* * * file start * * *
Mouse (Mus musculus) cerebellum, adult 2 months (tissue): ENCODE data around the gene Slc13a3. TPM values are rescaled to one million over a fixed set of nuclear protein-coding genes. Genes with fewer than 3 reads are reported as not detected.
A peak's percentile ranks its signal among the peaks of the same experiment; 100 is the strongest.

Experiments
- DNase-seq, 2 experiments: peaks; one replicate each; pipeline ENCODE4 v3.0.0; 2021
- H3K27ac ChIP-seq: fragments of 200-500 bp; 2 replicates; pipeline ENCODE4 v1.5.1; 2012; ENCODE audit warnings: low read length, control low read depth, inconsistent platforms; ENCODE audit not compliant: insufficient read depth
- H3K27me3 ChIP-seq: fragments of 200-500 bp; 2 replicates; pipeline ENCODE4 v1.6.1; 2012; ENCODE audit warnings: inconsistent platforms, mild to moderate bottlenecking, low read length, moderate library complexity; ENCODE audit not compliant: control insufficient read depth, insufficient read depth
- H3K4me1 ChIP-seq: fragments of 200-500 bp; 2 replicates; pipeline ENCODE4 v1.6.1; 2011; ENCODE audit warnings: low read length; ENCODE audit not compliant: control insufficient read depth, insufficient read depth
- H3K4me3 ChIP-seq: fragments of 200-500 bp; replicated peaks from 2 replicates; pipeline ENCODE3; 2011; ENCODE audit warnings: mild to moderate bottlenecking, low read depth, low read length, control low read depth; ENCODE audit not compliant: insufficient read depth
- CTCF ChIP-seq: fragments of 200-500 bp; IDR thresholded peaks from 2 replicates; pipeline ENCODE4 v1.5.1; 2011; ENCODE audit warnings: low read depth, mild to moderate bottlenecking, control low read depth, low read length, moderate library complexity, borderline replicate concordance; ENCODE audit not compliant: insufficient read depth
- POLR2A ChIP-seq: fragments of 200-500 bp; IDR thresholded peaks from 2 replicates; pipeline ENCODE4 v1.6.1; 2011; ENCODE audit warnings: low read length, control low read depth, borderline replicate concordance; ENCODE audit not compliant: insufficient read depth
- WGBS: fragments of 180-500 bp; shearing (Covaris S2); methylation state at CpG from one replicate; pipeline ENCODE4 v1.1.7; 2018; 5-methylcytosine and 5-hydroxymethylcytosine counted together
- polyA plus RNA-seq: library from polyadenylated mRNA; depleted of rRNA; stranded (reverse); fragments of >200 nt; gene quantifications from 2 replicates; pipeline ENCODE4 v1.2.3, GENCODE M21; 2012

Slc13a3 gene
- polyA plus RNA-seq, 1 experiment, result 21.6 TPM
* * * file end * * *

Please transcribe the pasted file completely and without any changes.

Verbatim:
Mouse (Mus musculus) cerebellum, adult 2 months (tissue): ENCODE data around the gene Slc13a3. TPM values are rescaled to one million over a fixed set of nuclear protein-coding genes. Genes with fewer than 3 reads are reported as not detected.
A peak's percentile ranks its signal among the peaks of the same experiment; 100 is the strongest.

Experiments
- DNase-seq, 2 experiments: peaks; one replicate each; pipeline ENCODE4 v3.0.0; 2021
- H3K27ac ChIP-seq: fragments of 200-500 bp; 2 replicates; pipeline ENCODE4 v1.5.1; 2012; ENCODE audit warnings: low read length, control low read depth, inconsistent platforms; ENCODE audit not compliant: insufficient read depth
- H3K27me3 ChIP-seq: fragments of 200-500 bp; 2 replicates; pipeline ENCODE4 v1.6.1; 2012; ENCODE audit warnings: inconsistent platforms, mild to moderate bottlenecking, low read length, moderate library complexity; ENCODE audit not compliant: control insufficient read depth, insufficient read depth
- H3K4me1 ChIP-seq: fragments of 200-500 bp; 2 replicates; pipeline ENCODE4 v1.6.1; 2011; ENCODE audit warnings: low read length; ENCODE audit not compliant: control insufficient read depth, insufficient read depth
- H3K4me3 ChIP-seq: fragments of 200-500 bp; replicated peaks from 2 replicates; pipeline ENCODE3; 2011; ENCODE audit warnings: mild to moderate bottlenecking, low read depth, low read length, control low read depth; ENCODE audit not compliant: insufficient read depth
- CTCF ChIP-seq: fragments of 200-500 bp; IDR thresholded peaks from 2 replicates; pipeline ENCODE4 v1.5.1; 2011; ENCODE audit warnings: low read depth, mild to moderate bottlenecking, control low read depth, low read length, moderate library complexity, borderline replicate concordance; ENCODE audit not compliant: insufficient read depth
- POLR2A ChIP-seq: fragments of 200-500 bp; IDR thresholded peaks from 2 replicates; pipeline ENCODE4 v1.6.1; 2011; ENCODE audit warnings: low read length, control low read depth, borderline replicate concordance; ENCODE audit not compliant: insufficient read depth
- WGBS: fragments of 180-500 bp; shearing (Covaris S2); methylation state at CpG from one replicate; pipeline ENCODE4 v1.1.7; 2018; 5-methylcytosine and 5-hydroxymethylcytosine counted together
- polyA plus RNA-seq: library from polyadenylated mRNA; depleted of rRNA; stranded (reverse); fragments of >200 nt; gene quantifications from 2 replicates; pipeline ENCODE4 v1.2.3, GENCODE M21; 2012

Slc13a3 gene
- polyA plus RNA-seq, 1 experiment, result 21.6 TPM